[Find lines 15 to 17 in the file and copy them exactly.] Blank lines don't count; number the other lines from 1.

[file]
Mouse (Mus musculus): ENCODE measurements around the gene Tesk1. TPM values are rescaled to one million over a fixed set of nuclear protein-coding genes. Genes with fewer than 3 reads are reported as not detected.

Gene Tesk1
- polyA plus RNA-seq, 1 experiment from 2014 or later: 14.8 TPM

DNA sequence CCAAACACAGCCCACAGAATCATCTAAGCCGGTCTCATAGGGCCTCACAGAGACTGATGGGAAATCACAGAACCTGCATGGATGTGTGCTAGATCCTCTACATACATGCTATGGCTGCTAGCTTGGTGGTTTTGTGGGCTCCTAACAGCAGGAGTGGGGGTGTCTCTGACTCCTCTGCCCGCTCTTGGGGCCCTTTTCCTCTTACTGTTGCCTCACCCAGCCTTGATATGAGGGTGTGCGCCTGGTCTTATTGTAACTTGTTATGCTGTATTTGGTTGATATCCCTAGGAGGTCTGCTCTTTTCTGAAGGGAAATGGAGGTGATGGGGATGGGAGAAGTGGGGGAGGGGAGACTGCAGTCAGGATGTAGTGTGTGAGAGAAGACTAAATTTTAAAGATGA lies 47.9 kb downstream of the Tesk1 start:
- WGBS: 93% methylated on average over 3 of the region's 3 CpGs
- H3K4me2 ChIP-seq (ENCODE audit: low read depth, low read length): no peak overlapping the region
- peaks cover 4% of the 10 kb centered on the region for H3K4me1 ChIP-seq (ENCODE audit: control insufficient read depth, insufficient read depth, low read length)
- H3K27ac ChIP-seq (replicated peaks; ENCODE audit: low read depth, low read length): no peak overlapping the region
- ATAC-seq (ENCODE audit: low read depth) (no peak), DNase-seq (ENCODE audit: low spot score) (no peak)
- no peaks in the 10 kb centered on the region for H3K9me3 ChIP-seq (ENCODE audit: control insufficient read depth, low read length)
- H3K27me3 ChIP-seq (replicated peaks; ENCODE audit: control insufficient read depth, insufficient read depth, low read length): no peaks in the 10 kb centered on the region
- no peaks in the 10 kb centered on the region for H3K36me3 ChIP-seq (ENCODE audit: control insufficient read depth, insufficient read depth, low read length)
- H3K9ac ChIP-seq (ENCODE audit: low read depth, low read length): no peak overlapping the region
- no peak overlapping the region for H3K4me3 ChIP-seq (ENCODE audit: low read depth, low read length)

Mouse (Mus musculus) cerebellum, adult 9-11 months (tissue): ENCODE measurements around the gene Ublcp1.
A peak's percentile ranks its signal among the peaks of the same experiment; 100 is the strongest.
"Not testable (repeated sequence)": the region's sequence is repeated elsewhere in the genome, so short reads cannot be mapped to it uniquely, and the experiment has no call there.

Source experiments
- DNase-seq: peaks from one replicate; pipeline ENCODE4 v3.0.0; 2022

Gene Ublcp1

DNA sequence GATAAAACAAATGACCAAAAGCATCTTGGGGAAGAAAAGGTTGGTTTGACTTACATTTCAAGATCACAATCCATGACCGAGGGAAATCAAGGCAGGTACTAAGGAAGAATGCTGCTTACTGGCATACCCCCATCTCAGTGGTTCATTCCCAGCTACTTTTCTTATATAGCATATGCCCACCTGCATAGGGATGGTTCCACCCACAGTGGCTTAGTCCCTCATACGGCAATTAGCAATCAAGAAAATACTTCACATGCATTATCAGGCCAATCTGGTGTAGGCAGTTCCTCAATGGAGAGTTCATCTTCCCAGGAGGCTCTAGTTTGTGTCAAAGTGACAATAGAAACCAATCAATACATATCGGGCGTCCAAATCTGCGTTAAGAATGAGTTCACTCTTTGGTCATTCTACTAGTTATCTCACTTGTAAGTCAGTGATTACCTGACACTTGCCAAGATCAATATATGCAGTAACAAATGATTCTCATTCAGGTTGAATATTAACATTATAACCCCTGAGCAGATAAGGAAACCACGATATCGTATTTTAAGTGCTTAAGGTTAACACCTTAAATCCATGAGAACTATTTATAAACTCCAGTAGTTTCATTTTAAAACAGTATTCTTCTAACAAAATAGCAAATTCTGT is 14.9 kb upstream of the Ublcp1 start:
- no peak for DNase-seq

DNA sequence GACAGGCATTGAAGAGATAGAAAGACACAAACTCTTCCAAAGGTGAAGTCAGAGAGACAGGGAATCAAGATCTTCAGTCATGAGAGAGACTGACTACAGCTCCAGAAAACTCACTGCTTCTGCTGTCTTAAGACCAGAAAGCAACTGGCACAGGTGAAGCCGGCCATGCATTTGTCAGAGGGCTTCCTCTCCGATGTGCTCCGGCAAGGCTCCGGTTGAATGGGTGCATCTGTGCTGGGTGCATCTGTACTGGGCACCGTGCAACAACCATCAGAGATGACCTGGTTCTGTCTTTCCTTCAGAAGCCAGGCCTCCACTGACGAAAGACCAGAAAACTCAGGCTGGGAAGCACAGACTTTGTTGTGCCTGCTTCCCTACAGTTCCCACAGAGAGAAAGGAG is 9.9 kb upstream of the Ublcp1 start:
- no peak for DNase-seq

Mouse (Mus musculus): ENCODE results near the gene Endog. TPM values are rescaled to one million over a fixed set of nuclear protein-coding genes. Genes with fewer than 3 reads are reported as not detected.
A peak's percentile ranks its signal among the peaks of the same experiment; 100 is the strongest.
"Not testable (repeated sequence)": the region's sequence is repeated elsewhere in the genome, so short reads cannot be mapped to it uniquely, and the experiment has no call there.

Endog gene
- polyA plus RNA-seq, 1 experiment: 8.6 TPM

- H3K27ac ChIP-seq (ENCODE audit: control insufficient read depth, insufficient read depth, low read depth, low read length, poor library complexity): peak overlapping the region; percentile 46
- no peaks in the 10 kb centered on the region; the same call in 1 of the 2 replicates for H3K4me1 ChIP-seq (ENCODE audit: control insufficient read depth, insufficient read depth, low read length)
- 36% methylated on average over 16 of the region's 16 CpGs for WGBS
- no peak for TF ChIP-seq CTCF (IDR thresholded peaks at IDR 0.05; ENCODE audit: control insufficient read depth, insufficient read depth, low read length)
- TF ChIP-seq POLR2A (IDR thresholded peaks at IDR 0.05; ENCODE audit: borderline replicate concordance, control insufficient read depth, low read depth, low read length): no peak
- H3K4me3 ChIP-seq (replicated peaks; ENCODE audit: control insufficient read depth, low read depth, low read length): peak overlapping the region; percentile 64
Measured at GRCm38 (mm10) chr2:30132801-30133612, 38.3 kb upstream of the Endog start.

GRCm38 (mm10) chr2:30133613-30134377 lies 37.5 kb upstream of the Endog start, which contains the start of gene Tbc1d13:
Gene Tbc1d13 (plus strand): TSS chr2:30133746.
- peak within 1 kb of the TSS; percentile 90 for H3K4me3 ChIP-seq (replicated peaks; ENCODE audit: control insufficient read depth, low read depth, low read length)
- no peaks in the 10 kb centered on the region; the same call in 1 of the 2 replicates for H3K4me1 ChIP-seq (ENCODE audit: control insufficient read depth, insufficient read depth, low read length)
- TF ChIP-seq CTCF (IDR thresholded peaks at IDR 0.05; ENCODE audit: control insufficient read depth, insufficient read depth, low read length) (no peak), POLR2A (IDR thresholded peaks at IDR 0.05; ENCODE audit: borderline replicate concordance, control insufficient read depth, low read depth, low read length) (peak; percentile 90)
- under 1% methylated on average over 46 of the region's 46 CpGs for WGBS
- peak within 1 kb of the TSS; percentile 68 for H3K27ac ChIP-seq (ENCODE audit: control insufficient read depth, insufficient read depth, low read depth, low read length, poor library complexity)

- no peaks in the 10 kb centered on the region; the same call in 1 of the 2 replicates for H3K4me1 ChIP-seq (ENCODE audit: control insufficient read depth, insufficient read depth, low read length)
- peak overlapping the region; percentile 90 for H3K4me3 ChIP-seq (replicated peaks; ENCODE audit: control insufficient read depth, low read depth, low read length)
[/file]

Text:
Mouse (Mus musculus) cerebellum, adult 9-11 months (tissue): ENCODE measurements around the gene Ublcp1.
A peak's percentile ranks its signal among the peaks of the same experiment; 100 is the strongest.
"Not testable (repeated sequence)": the region's sequence is repeated elsewhere in the genome, so short reads cannot be mapped to it uniquely, and the experiment has no call there.